American drivers are braced for more increases in the premiums they’re paying on their auto policy.
Across the US, there were three states that experience car insurance price increases by 25 percent last year, and experts are cautioning American motorists that the premiums are expected to continue rising.
As much as auto premiums rose last year, 2023 is likely to see policies getting more expensive.
Interest rate increases, inflation, the volatility of gas prices, and a spectrum of other causes have sent car insurance rates skyward in the last year. This has left many drivers in the US struggling to afford to continue being behind the wheel. The bad news is that the policy premiums are only expecting to get higher this year, even after big jumps last year.
About 47 percent of drivers in the United States paid more for their coverage last year than they did the year before, according to a recent Insurify survey. Some drivers found that their premiums only rose by a negligible amount. However, there were drivers in three states in particularly that saw a 25 percent average increase on the bills they paid for their coverage every month.
Maryland, Oregon and Virginia experienced auto insurance rate increases of about 25 percent last year.
That said, drivers in Minnesota, Ohio, South Dakota, Tennessee, Utah and Wisconsin, while paying considerably more, did better than their counterparts in Maryland, Oregon in Virginia. Drivers in those six states paid between 20 and 25 percent more in 2022 than they had in 2021.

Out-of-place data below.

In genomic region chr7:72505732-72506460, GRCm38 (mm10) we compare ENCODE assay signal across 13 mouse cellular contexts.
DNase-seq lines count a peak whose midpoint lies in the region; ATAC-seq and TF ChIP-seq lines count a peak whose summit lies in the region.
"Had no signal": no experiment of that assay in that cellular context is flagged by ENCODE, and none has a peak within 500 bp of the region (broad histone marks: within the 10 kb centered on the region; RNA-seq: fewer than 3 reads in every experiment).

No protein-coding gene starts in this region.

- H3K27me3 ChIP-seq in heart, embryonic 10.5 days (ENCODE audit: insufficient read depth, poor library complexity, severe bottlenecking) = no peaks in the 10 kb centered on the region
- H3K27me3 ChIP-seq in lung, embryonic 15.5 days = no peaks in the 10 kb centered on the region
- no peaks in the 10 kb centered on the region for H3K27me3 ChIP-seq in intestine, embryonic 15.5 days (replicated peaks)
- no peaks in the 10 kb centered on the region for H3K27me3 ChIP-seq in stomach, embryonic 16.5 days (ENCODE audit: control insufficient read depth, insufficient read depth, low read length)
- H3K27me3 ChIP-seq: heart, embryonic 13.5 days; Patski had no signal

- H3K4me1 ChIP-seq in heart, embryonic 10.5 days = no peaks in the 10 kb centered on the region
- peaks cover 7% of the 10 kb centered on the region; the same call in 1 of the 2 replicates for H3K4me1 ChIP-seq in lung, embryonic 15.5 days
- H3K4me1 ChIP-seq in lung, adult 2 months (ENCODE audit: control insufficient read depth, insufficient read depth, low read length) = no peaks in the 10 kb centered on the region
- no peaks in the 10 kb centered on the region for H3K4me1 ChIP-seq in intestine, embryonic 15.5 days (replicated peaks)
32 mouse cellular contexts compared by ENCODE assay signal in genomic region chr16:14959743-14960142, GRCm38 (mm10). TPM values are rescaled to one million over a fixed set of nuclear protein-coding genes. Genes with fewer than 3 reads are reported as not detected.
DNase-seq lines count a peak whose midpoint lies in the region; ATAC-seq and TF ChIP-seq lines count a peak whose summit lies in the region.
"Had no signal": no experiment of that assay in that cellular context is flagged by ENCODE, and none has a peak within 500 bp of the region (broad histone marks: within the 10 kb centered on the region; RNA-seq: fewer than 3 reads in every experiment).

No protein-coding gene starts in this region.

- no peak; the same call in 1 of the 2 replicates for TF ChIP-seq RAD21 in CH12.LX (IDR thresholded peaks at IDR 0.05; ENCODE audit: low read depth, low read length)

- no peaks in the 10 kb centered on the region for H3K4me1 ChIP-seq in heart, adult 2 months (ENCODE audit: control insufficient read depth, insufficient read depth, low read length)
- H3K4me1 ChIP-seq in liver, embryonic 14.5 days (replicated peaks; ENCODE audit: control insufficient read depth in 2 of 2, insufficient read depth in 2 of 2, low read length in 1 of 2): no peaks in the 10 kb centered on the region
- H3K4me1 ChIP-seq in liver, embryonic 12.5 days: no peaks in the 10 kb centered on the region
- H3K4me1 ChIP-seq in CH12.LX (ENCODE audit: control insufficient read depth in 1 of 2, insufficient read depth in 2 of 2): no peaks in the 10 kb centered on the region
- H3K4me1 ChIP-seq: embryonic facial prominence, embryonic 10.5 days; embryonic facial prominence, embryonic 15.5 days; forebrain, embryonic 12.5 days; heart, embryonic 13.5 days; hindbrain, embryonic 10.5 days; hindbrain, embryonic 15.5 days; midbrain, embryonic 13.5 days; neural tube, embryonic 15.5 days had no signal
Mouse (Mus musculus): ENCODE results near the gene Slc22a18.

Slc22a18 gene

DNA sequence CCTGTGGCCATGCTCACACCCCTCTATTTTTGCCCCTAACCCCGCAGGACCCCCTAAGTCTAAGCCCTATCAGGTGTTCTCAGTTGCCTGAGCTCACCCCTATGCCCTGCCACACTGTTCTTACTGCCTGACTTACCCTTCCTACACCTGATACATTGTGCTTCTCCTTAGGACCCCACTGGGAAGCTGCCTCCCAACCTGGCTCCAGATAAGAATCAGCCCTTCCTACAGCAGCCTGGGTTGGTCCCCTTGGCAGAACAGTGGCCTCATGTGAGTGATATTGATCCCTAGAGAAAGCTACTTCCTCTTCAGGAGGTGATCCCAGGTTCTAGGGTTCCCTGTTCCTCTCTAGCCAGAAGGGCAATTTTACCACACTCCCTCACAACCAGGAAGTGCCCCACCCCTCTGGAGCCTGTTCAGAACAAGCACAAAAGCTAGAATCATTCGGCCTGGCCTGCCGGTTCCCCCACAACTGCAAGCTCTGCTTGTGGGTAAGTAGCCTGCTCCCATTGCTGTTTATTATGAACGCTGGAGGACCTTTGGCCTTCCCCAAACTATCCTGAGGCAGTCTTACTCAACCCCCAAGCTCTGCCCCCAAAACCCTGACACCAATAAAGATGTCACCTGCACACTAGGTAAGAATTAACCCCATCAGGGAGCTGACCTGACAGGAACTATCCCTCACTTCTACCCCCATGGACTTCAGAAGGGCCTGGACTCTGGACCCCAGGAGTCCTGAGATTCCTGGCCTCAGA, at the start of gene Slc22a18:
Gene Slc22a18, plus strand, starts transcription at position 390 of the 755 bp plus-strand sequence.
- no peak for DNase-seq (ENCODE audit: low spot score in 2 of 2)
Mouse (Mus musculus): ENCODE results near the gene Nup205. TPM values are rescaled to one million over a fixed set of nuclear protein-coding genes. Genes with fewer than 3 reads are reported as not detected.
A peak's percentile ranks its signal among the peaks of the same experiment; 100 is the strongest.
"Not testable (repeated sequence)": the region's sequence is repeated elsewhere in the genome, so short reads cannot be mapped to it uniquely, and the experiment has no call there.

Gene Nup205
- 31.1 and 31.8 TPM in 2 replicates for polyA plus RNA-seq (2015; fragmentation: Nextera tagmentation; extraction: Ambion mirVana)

Industry experts are widely predicting that insurers will be continuing to increase their prices this year, so drivers should prepare themselves for having to face larger bills in order to keep up their car insurance coverage. The nationwide increase last year was 9 percent, bringing annual premiums to $1,777, though that varied broadly from state to state, according to Insurify’s data based on 69 million auto insurance quotes.
“There are two main ‘drivers’ for the spike in insurance rates: consumers are driving more, and cars are more expensive than ever to repair,” explained University of San Diego School of Business professor of finance Dan Roccato in a recent Yahoo Finance report. “It’s hard to see how this changes until we fix our inflation problem.”